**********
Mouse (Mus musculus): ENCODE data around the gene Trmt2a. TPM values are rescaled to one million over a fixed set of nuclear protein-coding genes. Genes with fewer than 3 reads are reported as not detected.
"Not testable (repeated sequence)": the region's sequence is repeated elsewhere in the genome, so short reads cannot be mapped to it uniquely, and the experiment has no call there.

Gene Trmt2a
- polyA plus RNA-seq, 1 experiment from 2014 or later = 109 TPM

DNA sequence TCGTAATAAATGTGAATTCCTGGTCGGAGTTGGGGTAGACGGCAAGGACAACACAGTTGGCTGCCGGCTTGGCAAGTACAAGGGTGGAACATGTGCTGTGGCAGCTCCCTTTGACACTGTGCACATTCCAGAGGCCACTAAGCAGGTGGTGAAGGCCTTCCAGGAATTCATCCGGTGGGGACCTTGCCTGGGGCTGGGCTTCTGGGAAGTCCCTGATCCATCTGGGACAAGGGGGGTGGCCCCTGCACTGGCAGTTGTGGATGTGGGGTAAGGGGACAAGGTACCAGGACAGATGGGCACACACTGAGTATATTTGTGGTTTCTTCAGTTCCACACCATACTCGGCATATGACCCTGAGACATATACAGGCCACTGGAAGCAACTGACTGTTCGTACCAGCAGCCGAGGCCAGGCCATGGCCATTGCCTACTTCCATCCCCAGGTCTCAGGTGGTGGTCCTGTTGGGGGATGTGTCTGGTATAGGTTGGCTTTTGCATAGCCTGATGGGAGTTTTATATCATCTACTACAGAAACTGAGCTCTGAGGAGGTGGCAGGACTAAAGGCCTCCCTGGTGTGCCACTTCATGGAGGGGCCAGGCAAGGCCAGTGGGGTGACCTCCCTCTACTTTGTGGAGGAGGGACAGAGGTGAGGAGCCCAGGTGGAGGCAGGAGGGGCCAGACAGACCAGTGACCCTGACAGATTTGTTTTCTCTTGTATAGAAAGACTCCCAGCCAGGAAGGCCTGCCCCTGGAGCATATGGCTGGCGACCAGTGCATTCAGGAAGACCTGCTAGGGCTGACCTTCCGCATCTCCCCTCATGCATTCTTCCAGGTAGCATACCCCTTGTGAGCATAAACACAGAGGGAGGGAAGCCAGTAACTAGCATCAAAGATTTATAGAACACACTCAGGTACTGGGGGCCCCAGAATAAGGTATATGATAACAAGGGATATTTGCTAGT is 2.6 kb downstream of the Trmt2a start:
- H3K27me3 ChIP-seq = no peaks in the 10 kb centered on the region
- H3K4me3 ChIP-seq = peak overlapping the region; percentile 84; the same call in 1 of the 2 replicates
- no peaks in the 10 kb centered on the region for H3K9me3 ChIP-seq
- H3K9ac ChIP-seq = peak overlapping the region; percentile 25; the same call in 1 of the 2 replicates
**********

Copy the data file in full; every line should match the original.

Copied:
Mouse (Mus musculus): ENCODE data around the gene Trmt2a. TPM values are rescaled to one million over a fixed set of nuclear protein-coding genes. Genes with fewer than 3 reads are reported as not detected.
"Not testable (repeated sequence)": the region's sequence is repeated elsewhere in the genome, so short reads cannot be mapped to it uniquely, and the experiment has no call there.

Gene Trmt2a
- polyA plus RNA-seq, 1 experiment from 2014 or later = 109 TPM

DNA sequence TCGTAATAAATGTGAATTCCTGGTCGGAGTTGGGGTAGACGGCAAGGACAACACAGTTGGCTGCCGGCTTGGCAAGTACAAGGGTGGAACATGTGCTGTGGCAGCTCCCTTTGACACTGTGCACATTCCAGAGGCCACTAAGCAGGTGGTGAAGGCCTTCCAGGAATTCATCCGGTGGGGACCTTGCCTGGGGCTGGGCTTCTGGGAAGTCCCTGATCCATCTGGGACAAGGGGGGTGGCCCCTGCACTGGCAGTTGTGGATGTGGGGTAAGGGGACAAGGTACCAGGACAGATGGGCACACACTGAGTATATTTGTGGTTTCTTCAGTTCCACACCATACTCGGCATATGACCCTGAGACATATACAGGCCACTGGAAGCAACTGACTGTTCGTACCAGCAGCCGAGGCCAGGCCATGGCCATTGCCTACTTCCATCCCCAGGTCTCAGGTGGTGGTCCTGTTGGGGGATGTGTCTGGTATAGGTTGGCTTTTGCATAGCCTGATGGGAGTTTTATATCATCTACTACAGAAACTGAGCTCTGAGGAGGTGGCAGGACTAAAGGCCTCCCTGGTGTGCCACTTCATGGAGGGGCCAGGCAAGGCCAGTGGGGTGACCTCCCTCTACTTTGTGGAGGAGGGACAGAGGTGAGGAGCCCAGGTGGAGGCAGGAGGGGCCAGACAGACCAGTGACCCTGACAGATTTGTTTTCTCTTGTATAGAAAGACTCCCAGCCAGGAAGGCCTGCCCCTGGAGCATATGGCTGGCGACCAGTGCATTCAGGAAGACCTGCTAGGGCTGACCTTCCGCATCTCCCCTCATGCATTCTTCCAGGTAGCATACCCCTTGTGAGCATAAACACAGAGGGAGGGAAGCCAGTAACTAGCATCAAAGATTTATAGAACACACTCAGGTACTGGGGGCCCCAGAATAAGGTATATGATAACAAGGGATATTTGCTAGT is 2.6 kb downstream of the Trmt2a start:
- H3K27me3 ChIP-seq = no peaks in the 10 kb centered on the region
- H3K4me3 ChIP-seq = peak overlapping the region; percentile 84; the same call in 1 of the 2 replicates
- no peaks in the 10 kb centered on the region for H3K9me3 ChIP-seq
- H3K9ac ChIP-seq = peak overlapping the region; percentile 25; the same call in 1 of the 2 replicates